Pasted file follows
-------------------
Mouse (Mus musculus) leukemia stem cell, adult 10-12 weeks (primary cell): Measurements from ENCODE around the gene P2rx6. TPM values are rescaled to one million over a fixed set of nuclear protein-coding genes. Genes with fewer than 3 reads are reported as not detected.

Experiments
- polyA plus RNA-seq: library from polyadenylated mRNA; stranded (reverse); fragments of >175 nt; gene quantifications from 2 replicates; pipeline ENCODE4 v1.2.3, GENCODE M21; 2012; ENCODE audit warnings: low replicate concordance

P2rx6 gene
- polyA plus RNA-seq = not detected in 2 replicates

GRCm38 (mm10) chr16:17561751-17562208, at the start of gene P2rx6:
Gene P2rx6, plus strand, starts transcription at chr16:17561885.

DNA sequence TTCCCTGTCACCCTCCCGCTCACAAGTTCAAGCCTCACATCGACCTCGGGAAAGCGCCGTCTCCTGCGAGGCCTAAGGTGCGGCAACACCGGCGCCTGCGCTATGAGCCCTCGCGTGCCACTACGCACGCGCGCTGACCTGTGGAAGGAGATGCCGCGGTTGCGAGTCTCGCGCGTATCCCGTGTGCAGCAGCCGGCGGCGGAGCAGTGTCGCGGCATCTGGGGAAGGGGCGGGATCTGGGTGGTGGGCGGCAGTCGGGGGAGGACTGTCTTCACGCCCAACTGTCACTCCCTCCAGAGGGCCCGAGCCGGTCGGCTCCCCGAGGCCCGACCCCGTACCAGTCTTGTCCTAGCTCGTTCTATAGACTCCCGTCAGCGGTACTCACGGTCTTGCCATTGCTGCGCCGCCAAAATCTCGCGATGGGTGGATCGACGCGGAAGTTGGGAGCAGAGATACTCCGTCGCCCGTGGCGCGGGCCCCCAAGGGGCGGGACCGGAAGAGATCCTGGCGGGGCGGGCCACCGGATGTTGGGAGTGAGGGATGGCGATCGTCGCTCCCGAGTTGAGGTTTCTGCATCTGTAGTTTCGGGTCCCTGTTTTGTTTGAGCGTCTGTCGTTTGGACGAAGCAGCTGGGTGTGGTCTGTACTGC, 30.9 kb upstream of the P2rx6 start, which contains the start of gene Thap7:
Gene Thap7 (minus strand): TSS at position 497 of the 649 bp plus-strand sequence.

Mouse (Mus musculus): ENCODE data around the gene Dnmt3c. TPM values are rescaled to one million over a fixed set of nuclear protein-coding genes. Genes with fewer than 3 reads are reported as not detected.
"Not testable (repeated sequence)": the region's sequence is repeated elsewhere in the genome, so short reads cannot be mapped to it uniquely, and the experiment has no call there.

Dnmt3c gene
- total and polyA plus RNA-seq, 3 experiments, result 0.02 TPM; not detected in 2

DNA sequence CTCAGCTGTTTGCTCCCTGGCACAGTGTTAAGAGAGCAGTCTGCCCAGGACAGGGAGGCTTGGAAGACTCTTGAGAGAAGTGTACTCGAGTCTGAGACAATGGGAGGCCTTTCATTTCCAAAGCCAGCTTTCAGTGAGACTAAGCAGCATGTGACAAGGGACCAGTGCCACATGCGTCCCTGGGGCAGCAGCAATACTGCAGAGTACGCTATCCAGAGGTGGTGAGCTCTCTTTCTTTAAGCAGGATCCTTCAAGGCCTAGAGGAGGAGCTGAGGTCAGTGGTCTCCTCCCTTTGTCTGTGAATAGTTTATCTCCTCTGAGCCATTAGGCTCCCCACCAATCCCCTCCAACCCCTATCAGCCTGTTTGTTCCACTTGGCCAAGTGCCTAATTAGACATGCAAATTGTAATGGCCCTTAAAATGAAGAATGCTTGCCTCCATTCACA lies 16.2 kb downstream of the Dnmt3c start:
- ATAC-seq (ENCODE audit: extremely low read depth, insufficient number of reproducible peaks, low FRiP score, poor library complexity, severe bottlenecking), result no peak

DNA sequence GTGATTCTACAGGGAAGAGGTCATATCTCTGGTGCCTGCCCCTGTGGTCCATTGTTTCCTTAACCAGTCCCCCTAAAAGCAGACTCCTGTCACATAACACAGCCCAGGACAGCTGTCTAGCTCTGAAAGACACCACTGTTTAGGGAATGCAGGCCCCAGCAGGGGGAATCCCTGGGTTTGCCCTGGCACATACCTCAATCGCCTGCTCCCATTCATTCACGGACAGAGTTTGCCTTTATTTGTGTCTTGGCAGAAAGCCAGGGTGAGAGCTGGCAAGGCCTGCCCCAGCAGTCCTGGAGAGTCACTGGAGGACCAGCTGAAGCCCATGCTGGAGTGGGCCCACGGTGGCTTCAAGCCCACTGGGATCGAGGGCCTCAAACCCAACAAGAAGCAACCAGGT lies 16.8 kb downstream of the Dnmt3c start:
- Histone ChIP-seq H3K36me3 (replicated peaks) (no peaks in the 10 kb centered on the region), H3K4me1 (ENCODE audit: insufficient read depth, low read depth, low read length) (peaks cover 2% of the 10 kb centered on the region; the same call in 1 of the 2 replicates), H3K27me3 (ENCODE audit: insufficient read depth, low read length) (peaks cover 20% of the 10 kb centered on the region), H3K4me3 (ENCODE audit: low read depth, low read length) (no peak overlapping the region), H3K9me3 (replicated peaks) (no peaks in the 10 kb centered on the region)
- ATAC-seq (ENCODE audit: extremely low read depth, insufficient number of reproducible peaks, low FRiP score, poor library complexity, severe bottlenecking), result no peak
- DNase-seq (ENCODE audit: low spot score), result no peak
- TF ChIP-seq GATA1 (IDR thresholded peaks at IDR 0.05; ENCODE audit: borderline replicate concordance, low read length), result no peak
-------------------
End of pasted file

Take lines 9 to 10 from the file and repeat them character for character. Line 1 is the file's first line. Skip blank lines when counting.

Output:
Gene Thap7 (minus strand): TSS at position 497 of the 649 bp plus-strand sequence.

Mouse (Mus musculus): ENCODE data around the gene Dnmt3c. TPM values are rescaled to one million over a fixed set of nuclear protein-coding genes. Genes with fewer than 3 reads are reported as not detected.